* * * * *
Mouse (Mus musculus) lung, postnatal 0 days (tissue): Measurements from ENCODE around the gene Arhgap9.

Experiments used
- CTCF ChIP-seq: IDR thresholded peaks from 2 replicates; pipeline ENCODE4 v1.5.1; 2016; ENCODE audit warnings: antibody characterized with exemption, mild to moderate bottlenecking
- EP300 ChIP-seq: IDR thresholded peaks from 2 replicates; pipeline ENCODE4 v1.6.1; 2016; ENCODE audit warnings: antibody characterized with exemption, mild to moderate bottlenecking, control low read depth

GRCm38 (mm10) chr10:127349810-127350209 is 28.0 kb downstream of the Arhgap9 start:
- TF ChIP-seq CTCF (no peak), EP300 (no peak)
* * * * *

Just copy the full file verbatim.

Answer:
Mouse (Mus musculus) lung, postnatal 0 days (tissue): Measurements from ENCODE around the gene Arhgap9.

Experiments used
- CTCF ChIP-seq: IDR thresholded peaks from 2 replicates; pipeline ENCODE4 v1.5.1; 2016; ENCODE audit warnings: antibody characterized with exemption, mild to moderate bottlenecking
- EP300 ChIP-seq: IDR thresholded peaks from 2 replicates; pipeline ENCODE4 v1.6.1; 2016; ENCODE audit warnings: antibody characterized with exemption, mild to moderate bottlenecking, control low read depth

GRCm38 (mm10) chr10:127349810-127350209 is 28.0 kb downstream of the Arhgap9 start:
- TF ChIP-seq CTCF (no peak), EP300 (no peak)